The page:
The high flight and quick descent of Tower Records
A five year fall from billion dollar sales to bankruptcy is a startling denouement, but not the message of Colin Hanksâ€™ documentary on Tower Records. At the heart of the story is founder Russ Solomon, the staff he nurtured with his business, and the customers, artists and customer-artists they served for over fifty years. Solomon and crew tell the story of Towerâ€™s rise from a counter in a Sacramento drug store to an international chain, and the technological advances that at first spurred growth, and later conspired with debt-financed expansion to prompt reorganization, bankruptcy and liquidation.
Tower was both a beneficiary and victim of major technological and social changes. Throughout the 1960s and â€˜70s, baby boomers came of age, music became a cultural rallying point, and record stores turned into social gathering places. Towerâ€™s first standalone store opened on Sacramentoâ€™s Watt Avenue in 1961, and their second on Broadway in 1965; but what really signaled the future was the 1968 opening of the San Francisco store at Columbus and Bay and the 1970 opening of the Los Angeles store on Sunset Blvd. Filled with vast inventory, knowledgeable staff and billed as â€œThe Largest Record-Tape Store in the Known World,â€ Tower Records was unlike any record shop ever seen.
By the end of the 1970s, Tower had more than twenty stores along the West Coast, and expanded successfully to both the East Coast (with a landmark New York City store), and internationally with stores in Japan. With expansion came opportunities for staff growth, and Solomon actively grew his clerks and junior employees into senior staff and executives. Towerâ€™s CFO Bud Martin provided the corporate yin to Solomonâ€™s more freewheeling yang, but it was Solomonâ€™s gregariousness that set the tone for the companyâ€™s culture, and made it â€œthe place to workâ€ for many young people. Each Tower store had its own personality, and within each store the major genres (i.e., rock, jazz, classical) often felt like independent shops.
Tower rode a wave of unparalleled musical creativity and concomitant growth in the record industry. They innovated in advertising, store displays (both inside and outside the stores), and developed the in-house music magazine, Pulse! When a recession hit the music industry in the early â€˜80s, Towerâ€™s fortunes were not only salvaged but accelerated by the high price point of the newly introduced CD. The late-80s and 1990s saw profits grow, but also planted the seeds of Towerâ€™s eventual downfall: over-expansion and digital music. The former included unsuccessful stores in Asia and Latin America, and bond financing that would turn into crushing debt. The latter provided the technological foundation that would obsolete physical musical retail.
Even before debt and digitalization took their toll, the entry of mass market retailers – Walmart, Target and Best Buy – created pricing pressure that deflated the CD balloon. Napster may be fingered for triggering piracy (the old saw â€œhow do you compete with free?â€), but its real impact was in salting the wound of listeners who wanted to buy songs from an industry that wanted to sell albums. To be fair to Tower, few in the industry saw how quickly MP3s would erode CD sales, or that on-demand services would subsequently erode downloads. Terrestrial retailers born to a culture of collecting couldnâ€™t pivot into a world of networked borrowing.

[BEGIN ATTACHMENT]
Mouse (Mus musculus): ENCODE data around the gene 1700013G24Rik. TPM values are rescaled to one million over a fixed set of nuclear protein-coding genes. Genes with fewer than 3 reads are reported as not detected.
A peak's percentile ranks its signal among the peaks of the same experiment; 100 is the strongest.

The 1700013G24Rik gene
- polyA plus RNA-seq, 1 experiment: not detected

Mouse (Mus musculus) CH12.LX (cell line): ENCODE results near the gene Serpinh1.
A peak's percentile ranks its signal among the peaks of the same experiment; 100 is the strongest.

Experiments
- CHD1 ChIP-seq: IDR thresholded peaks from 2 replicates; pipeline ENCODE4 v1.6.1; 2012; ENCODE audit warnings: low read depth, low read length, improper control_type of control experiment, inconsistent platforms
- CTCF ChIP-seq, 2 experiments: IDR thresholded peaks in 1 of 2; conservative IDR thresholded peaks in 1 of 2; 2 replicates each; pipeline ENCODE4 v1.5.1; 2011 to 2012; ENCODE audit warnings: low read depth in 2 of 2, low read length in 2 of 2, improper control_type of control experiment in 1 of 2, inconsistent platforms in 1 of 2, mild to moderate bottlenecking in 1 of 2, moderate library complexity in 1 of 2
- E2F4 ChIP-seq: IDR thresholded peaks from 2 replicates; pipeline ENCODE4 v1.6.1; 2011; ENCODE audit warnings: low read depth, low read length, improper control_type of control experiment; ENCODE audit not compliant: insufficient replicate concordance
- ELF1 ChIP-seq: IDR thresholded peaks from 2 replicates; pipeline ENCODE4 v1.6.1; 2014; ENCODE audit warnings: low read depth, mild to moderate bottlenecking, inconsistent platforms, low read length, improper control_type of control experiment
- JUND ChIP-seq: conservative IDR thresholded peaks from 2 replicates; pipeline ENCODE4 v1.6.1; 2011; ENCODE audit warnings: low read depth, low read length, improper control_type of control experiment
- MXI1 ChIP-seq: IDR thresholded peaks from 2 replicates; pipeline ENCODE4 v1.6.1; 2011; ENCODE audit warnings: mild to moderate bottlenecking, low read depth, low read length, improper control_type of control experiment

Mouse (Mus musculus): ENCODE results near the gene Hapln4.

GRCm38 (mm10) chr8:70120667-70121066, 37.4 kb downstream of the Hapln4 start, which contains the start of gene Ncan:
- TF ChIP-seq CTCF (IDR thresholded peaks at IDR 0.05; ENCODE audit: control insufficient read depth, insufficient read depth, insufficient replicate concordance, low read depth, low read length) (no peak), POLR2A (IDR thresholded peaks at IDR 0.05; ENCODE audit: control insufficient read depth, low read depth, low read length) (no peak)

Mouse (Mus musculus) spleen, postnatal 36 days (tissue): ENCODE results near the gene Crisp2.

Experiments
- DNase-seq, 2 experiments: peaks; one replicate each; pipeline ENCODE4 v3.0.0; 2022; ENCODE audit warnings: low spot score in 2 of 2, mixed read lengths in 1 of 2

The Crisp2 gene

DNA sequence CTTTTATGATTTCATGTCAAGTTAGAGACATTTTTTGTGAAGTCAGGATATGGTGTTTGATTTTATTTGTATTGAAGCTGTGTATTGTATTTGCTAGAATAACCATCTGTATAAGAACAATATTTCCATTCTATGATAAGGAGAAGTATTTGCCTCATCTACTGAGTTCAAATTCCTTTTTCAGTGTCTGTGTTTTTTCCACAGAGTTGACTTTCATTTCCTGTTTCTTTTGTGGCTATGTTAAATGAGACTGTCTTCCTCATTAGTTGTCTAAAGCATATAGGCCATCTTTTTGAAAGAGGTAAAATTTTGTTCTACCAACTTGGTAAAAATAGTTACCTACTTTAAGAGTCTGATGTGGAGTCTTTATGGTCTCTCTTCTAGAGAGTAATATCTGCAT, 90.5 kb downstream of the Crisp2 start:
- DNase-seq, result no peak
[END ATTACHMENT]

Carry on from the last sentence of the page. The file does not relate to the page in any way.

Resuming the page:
By 2000, CFO Bud Martin had retired and Russ Solomon had been sidelined with heart problems. Martinâ€™s replacement had taken on debt to fuel expansion, and Solomonâ€™s son Mike had taken the helm. The son hadnâ€™t the magnetic, rallying personality of the father, and with sales flattening (for the first time since 1966), the debt holders instigated management changes whose ideasfailed to prevent the downward spiral. The money-making Japanese stores were spun off, the American business pruned of its differentiators, and by 2004 the company filed for bankruptcy and was liquidated in 2006.
Seminal punk rock legends who didnâ€™t become icons
The Damned never get their due. Though present at the start of the UK punk movement, they never became icons like the Sex Pistols and the Clash. Despite having released whatâ€™s considered to be the first UK punk rock single, â€œNew Rose,â€ and the first full length punk LP, Damned Damned Damned, their legacy remains one known mostly by music aficionados, and their music by fans. But over the course of their forty years, through numerous musical and personnel changes, the bandâ€™s output has remained surprisingly transcendent. The fractured relationships, legal rifts and innate tensions of working together for four decades hasnâ€™t dimmed the musicâ€™s resonance, nor the bandâ€™s live appeal. Even when that live act only includes two original members. This is the story of a marathon, rather than just an initial sprint of brilliance.
Weaving together archival footage with interviews with the band, their contemporaries and those they influenced, the documentary tells several stories at once. At its heart is the story of the Damned as a seminal influence, whose chaotic, satirical style overshadowed their messages, and whose career failed to garner the lasting headlines of bands who wore discontent on their sleeves. That failure haunts the band members to this day, with drummer Rat Scabies sarcastically wondering if the Damned â€œwere just also thereâ€ while the Pistols and Clash were changing the world. Interviews with Chrissie Hynde, Steve Diggle, TV Smith, Clem Burke, Chris Stein, Glen Matlock, JJ Burnel, Billy Idol, Dave Robinson and others testify to the Damnedâ€™s place in punk rock history, while Ian MacKaye, Jello Biafra and Buzz Osborne testify to their influence.